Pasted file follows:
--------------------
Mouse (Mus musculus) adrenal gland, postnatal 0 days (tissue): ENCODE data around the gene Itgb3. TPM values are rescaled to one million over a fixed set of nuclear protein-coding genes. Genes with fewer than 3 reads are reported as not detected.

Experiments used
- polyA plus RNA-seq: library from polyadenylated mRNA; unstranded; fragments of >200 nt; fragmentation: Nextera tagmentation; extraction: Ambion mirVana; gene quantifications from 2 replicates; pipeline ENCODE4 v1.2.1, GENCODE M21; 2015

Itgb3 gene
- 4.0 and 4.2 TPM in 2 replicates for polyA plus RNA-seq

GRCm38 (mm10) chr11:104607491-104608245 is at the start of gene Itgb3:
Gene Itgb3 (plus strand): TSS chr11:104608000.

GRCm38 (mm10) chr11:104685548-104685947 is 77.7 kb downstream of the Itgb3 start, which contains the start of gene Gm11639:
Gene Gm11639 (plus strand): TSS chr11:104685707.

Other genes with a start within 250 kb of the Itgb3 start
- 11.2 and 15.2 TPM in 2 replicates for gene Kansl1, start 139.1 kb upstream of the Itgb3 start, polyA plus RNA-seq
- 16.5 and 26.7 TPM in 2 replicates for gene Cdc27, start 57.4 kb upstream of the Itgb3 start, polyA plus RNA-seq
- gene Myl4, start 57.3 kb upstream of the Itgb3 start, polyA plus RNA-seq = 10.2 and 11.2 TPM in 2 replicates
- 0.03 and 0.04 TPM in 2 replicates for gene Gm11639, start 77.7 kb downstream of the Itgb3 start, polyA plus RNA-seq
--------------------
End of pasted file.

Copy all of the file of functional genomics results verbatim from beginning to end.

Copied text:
Mouse (Mus musculus) adrenal gland, postnatal 0 days (tissue): ENCODE data around the gene Itgb3. TPM values are rescaled to one million over a fixed set of nuclear protein-coding genes. Genes with fewer than 3 reads are reported as not detected.

Experiments used
- polyA plus RNA-seq: library from polyadenylated mRNA; unstranded; fragments of >200 nt; fragmentation: Nextera tagmentation; extraction: Ambion mirVana; gene quantifications from 2 replicates; pipeline ENCODE4 v1.2.1, GENCODE M21; 2015

Itgb3 gene
- 4.0 and 4.2 TPM in 2 replicates for polyA plus RNA-seq

GRCm38 (mm10) chr11:104607491-104608245 is at the start of gene Itgb3:
Gene Itgb3 (plus strand): TSS chr11:104608000.

GRCm38 (mm10) chr11:104685548-104685947 is 77.7 kb downstream of the Itgb3 start, which contains the start of gene Gm11639:
Gene Gm11639 (plus strand): TSS chr11:104685707.

Other genes with a start within 250 kb of the Itgb3 start
- 11.2 and 15.2 TPM in 2 replicates for gene Kansl1, start 139.1 kb upstream of the Itgb3 start, polyA plus RNA-seq
- 16.5 and 26.7 TPM in 2 replicates for gene Cdc27, start 57.4 kb upstream of the Itgb3 start, polyA plus RNA-seq
- gene Myl4, start 57.3 kb upstream of the Itgb3 start, polyA plus RNA-seq = 10.2 and 11.2 TPM in 2 replicates
- 0.03 and 0.04 TPM in 2 replicates for gene Gm11639, start 77.7 kb downstream of the Itgb3 start, polyA plus RNA-seq